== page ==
And when you hold yourself accountable to a writing goal, something even more magical happens: you find things to write about.

I don’t think I ever spent more than 1-2 minutes thinking about what to write about. And, on many days, I already knew what to write before I even began…sometimes immediately after finishing an article, I would come up with a kernel of inspiration for the next day.

When you’re engaged in a daily writing goal, you begin to see things jump out at you in real life.

It’s magical.

Things you may not ever have noticed will all of a sudden begin glowing like quest items…causing you to think about them…to interact with them…and to share them with yourself via blank canvas.

If you’ve never done a writing challenge, do it.

Do it once before you die!

Because it’s fun, it’s rewarding, and it is incredibly illuminating.

I think I’ve learned more about myself in these last couple months than perhaps the entire year before that. I’m not sure if that’s true or not, but it sure does feel like it.

And I will experience these rewards for the rest of my life, as successes have a funny way of building on themselves.

I get to keep this experience…for the rest of my life.

And I now get to share it with others…for the rest of my life.

It’s the gift that keeps on giving.

And now that I’ve written a book’s worth of words, I am going to publish a book. And I’ll have that book forever.

AANNDDD…the book is going to make me money on top of that.

So there’s like a never-ending supply of words, all because I took 30-40 minutes to write every day. How cool is that!?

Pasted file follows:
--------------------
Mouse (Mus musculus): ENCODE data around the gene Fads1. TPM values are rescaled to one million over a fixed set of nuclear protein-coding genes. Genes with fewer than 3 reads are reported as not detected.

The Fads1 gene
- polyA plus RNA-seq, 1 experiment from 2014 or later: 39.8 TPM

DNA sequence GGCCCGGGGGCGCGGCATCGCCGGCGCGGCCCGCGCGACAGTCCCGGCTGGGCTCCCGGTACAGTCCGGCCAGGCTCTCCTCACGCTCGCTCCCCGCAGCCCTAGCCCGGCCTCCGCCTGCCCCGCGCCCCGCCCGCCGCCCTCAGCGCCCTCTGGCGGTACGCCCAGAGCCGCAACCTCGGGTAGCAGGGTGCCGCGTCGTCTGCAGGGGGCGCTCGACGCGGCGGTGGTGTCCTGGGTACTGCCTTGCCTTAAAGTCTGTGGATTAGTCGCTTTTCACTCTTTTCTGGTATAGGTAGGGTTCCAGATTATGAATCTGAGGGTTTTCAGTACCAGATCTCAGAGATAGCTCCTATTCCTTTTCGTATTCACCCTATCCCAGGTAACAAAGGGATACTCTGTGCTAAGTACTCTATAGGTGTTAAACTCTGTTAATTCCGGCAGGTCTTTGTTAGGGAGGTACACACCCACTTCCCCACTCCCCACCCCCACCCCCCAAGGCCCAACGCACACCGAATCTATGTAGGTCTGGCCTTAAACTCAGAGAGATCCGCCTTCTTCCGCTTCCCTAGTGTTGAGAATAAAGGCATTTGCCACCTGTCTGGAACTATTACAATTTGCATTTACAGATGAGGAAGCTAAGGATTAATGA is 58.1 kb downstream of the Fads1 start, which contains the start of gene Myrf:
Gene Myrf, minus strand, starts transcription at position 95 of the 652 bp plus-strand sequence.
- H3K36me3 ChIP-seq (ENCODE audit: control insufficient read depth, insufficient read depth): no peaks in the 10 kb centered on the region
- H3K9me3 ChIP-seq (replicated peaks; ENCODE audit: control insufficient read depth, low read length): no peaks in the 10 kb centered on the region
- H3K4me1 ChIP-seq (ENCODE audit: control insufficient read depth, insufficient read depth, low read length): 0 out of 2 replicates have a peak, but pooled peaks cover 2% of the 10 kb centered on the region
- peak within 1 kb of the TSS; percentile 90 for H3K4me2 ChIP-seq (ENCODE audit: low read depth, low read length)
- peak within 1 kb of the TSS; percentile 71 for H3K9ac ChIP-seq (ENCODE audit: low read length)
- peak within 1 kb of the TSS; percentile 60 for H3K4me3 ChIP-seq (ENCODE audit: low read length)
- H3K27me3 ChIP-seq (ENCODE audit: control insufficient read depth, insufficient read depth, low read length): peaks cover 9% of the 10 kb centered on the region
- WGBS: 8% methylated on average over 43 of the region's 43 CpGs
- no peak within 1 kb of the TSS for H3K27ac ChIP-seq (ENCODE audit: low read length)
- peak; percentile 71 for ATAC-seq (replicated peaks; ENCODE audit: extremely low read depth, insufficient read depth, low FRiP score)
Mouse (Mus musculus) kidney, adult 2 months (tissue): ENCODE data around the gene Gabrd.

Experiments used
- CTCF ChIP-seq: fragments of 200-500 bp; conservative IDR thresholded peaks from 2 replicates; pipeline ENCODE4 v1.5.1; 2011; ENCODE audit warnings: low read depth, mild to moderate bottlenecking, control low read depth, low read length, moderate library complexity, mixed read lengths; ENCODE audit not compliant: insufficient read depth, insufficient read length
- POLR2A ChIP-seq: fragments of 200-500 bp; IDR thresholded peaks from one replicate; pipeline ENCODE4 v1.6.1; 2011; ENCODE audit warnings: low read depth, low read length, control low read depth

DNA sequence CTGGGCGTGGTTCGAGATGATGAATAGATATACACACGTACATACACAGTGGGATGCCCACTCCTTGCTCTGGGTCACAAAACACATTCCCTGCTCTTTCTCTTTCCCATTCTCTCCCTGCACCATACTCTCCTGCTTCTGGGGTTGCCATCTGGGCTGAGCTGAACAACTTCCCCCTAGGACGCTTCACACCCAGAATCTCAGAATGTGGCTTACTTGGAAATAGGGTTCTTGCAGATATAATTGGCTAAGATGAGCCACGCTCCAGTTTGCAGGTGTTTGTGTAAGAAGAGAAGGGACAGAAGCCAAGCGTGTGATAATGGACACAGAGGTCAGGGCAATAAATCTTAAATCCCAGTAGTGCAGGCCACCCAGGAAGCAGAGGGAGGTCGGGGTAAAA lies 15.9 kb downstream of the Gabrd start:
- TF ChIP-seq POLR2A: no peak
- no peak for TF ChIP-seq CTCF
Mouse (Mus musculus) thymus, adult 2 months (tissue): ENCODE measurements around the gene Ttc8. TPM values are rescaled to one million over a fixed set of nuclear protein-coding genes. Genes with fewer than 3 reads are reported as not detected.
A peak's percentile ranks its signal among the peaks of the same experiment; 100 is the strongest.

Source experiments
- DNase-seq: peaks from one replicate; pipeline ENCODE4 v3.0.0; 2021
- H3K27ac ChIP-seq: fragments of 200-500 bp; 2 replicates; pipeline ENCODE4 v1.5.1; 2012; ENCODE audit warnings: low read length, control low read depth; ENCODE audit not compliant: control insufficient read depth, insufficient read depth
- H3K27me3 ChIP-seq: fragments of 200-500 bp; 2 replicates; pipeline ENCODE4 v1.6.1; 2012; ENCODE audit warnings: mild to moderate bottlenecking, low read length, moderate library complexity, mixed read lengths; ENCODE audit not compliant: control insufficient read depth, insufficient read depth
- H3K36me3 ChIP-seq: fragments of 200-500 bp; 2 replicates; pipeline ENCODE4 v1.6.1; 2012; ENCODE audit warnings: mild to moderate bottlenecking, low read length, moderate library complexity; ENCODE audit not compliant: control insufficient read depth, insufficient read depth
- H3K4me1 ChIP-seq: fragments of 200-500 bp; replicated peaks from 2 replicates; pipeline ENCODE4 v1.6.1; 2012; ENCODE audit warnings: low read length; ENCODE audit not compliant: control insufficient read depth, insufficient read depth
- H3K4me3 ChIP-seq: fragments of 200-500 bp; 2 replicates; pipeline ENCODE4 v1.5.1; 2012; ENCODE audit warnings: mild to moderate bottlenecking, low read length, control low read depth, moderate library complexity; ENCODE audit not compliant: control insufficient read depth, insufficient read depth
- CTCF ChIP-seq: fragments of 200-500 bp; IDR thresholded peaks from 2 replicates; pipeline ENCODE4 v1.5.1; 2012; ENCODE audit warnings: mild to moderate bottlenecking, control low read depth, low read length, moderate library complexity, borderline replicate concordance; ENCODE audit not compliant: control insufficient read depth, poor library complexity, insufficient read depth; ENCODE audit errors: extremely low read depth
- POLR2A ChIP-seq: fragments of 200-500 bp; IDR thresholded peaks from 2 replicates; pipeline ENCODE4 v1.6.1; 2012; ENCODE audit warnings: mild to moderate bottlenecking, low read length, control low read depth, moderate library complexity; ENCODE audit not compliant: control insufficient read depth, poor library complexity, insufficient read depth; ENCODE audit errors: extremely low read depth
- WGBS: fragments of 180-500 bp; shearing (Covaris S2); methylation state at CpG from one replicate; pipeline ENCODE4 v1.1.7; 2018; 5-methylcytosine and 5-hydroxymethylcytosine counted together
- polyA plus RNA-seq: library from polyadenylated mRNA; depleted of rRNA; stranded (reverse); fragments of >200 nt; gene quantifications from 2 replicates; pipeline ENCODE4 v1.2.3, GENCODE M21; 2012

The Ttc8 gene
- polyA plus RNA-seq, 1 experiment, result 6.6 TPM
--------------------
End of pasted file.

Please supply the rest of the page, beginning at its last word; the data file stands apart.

But, honestly…I’m really looking forward to one thing in particular: mailing a copy of the book to my friend and dedicating it to him.

Because although I’m totally unimpressed with his commitment, I still owe this to him. Without him, I wouldn’t have found this challenge.

His failure was my gift. And I appreciate that.

And, maybe…just maybe, seeing this book…holding it in his hands…might make him re-think his decisions, get back on the horse, and get that book churned out.

And, maybe…just maybe, seeing this book might do the same for you.

Maybe you’ve always wanted to do some sort of challenge, whether it’s writing, singing, dancing, or drinking water. And maybe this post might inspire you to do that.

Remember that it’s not hard.

All you have to do is not go to sleep until it’s done. That’s it.

The catch is that you can’t miss a day.

If you miss a day you’re boned.

You can’t miss one day. That’s the only secret.

It’s like the opposite of giving up a serious addition…if you fail one day, your chances of failing a second day go up to 99%. And if you fail two days, you’ll fail forever until you get the chance to do it again. But even if you decide to do it again later down the road, you’ve already destroyed a part of your self.

When you fail at a goal that you have control over, then a piece of you dies. You lose trust in yourself. You lose faith in yourself. Your confidence decreases. You become weaker.

This is why it is important to never miss a day.

Not even one day.

P.S. That’s my Razer keyboard pictured in this post. It’s rainbow. Chroma. And it kicks ass. If you want one, you can buy it directly from Amazon by clicking here. I’ve never typed faster in my life.